When an individual is issued a a credit card account they can usually work out a payment plan or settlement with the help of an attorney. However, if they are not able to work out such arrangements a judgment can be entered against them. Once a creditor has a judgment against an individual they can execute that judgment through various means including:
- Wage garnishment;
- Bank account lien; or
- Placing a lien on real property or seizing real property
If a judgment is entered against you and the creditor has started proceedings to collect on the judgment, as the debtor, you still have options depending on how the creditor is seeking to collect.
In the case of wage garnishment, the creditor will send a demand to you 15 to 45 days prior to seeking an order from the court providing the following options:
- Pay the amount due;
- Complete a “Payment to Avoid Garnishment” form and return it to the creditor with the payment, if any, shown due on it; or
- Apply to your local municipal or county court or, if you are not a resident of Ohio, to the municipal or county court in whose jurisdiction your place of employment is located, for the appointment of a trustee to receive the part of your earnings that is not exempt from garnishment. You will also need to notify the court that you have applied for the appointment of a trustee. You will be required to list your creditors, the amount of their claims, the amount due on their claims, and the amount you will pay to your trustee each payday. This amount will be divided among them until the debts are paid off. This can actually work to your advantage as creditors will not be able to garnish your wages.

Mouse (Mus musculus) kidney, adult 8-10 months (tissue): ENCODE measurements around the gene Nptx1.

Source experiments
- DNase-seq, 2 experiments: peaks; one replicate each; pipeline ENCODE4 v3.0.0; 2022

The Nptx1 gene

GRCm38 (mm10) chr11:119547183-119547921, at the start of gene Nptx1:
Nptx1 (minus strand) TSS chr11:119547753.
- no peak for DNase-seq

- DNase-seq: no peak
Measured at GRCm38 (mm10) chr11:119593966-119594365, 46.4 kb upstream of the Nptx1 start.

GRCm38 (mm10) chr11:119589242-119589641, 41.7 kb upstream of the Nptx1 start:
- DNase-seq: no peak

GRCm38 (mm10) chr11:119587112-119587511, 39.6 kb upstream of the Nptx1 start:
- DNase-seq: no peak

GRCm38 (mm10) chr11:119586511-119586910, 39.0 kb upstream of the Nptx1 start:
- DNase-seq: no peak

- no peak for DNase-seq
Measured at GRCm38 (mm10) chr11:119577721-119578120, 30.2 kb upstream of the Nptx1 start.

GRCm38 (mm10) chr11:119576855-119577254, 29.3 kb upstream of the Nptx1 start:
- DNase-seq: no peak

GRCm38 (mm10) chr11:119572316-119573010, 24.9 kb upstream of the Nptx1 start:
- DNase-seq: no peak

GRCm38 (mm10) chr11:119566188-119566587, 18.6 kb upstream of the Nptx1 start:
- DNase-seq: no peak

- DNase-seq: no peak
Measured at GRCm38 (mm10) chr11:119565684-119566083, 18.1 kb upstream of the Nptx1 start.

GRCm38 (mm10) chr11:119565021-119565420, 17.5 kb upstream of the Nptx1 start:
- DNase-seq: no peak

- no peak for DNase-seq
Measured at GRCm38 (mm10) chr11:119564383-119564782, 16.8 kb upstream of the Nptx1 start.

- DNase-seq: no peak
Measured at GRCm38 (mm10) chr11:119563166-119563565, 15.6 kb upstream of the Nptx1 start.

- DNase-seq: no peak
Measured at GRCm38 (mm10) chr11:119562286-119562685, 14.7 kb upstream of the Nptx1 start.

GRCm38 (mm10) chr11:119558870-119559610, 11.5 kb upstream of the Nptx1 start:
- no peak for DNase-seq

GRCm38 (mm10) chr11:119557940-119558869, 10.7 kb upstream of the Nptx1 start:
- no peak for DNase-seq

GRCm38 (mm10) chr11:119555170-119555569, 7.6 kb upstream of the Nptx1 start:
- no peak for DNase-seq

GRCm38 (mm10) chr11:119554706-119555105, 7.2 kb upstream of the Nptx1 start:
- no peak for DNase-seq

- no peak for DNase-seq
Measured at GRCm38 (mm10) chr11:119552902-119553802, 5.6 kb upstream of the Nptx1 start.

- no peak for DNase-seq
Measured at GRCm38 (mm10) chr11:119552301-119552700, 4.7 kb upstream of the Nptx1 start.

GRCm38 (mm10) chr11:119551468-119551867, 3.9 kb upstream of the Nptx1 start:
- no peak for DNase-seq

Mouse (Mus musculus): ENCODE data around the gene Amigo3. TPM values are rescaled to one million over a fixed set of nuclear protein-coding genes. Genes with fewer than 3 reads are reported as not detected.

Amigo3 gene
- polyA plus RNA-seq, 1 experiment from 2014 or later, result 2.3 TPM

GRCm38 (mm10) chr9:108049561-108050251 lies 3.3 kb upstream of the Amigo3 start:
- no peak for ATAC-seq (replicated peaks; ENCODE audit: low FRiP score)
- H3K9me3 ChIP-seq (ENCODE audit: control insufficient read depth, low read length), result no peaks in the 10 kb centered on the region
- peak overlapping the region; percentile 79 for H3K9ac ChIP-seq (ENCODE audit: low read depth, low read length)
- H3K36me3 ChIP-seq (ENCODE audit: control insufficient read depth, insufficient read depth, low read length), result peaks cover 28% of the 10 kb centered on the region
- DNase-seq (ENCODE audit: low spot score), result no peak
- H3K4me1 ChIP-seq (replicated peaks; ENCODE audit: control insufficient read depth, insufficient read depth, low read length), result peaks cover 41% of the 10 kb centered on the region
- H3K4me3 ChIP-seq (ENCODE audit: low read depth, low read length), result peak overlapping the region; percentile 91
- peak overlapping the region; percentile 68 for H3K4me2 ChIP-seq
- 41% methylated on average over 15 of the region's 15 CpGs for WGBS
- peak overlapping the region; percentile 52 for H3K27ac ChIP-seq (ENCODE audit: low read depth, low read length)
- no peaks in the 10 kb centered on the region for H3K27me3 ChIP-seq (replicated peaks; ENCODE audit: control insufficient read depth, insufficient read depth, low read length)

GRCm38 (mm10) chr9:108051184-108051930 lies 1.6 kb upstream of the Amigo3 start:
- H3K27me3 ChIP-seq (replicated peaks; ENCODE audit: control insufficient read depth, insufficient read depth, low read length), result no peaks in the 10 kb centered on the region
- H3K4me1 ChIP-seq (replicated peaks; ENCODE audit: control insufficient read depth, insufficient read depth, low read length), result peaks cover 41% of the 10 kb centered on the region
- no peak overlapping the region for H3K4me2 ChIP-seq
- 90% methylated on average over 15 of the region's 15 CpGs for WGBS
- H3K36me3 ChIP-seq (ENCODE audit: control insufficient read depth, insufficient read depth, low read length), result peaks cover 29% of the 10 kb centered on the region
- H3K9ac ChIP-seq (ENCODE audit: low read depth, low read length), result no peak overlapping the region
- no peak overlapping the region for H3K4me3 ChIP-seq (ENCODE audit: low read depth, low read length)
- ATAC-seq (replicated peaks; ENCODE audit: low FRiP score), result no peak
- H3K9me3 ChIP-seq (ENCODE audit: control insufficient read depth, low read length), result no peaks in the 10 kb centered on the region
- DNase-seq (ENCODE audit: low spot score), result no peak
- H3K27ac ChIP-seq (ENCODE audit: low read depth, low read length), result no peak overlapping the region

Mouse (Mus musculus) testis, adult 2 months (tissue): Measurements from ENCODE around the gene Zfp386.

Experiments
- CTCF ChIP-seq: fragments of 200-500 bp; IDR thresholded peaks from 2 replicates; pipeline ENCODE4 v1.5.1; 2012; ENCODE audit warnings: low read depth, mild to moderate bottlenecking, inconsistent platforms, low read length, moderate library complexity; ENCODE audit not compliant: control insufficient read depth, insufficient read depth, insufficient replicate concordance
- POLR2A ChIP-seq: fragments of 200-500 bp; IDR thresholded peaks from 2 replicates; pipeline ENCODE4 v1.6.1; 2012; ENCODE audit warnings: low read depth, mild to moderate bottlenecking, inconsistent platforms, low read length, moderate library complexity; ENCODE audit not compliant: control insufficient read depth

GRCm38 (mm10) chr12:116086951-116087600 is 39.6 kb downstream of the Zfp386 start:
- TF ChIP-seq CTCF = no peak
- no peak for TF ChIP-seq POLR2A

Additionally, it may be possible to contact the creditor and arrange a payment agreement prior to garnishment or you may qualify for bankruptcy which could, in some cases, prevent garnishment.
In the case of a bank account lien, a court will typically hold a hearing within 12 days of the creditor filing the request or you can request a hearing if you dispute the debt or believe that your funds are exempt based upon the exemptions listed below. If a creditor is successful in obtaining a lien on your account they can garnish funds in excess of $425.00 from your account. In other words, they can take as much money from your account as needed to satisfy the judgment as long as they leave $425.00 in available funds.
In the case of a real property lien, once the creditor files a motion for the attachment of a lien, you can request a hearing within five days after you receive notice of the motion in order to dispute the claim of the creditor.
The law of Ohio and the United States provides that certain benefit payments cannot be taken from you to pay a debt. The following are benefits that cannot be attached or executed upon by a creditor:
- Workers’ compensation benefits;
- Unemployment compensation payments;
- Cash assistance payments under the Ohio works first program;
- Benefits and services under the prevention, retention, and contingency program;
- Disability financial assistance administered by the Ohio department of job and family services;
- Social security benefits;
- Supplemental security income (S.S.I.);
- Veteran’s benefits;
- Black lung benefits;
- Certain pensions.
There may be other benefits not included in the above list that apply in your case. In any case, when a judgment is rendered against you, it is important to contact an attorney to help you navigate the process and determine your rights.